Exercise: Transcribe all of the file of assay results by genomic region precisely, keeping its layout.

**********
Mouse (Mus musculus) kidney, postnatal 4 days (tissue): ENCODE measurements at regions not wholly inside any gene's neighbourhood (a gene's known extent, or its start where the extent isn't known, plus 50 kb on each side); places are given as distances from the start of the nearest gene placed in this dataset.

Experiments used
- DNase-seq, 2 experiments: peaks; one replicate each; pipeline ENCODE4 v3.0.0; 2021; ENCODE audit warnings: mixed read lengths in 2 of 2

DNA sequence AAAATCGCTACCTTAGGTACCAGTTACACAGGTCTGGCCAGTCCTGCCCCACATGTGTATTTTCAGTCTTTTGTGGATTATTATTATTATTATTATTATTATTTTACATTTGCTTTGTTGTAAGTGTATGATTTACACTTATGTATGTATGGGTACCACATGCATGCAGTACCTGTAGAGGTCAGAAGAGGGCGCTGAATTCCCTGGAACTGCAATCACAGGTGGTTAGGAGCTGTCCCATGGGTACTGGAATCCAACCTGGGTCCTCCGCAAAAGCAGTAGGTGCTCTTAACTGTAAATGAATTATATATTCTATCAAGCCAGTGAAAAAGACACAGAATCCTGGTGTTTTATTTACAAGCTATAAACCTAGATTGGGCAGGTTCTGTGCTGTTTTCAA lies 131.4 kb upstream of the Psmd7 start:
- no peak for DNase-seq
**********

Mouse (Mus musculus) kidney, postnatal 4 days (tissue): ENCODE measurements at regions not wholly inside any gene's neighbourhood (a gene's known extent, or its start where the extent isn't known, plus 50 kb on each side); places are given as distances from the start of the nearest gene placed in this dataset.

Experiments used
- DNase-seq, 2 experiments: peaks; one replicate each; pipeline ENCODE4 v3.0.0; 2021; ENCODE audit warnings: mixed read lengths in 2 of 2

DNA sequence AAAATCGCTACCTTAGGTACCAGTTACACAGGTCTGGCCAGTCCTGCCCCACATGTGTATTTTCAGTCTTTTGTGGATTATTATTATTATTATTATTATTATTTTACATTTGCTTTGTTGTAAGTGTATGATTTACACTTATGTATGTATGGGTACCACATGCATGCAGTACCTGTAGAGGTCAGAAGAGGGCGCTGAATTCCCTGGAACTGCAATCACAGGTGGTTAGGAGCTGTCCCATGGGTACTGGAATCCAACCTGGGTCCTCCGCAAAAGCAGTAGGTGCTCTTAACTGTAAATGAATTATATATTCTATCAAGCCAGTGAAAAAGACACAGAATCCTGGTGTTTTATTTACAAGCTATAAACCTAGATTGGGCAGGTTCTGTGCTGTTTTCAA lies 131.4 kb upstream of the Psmd7 start:
- no peak for DNase-seq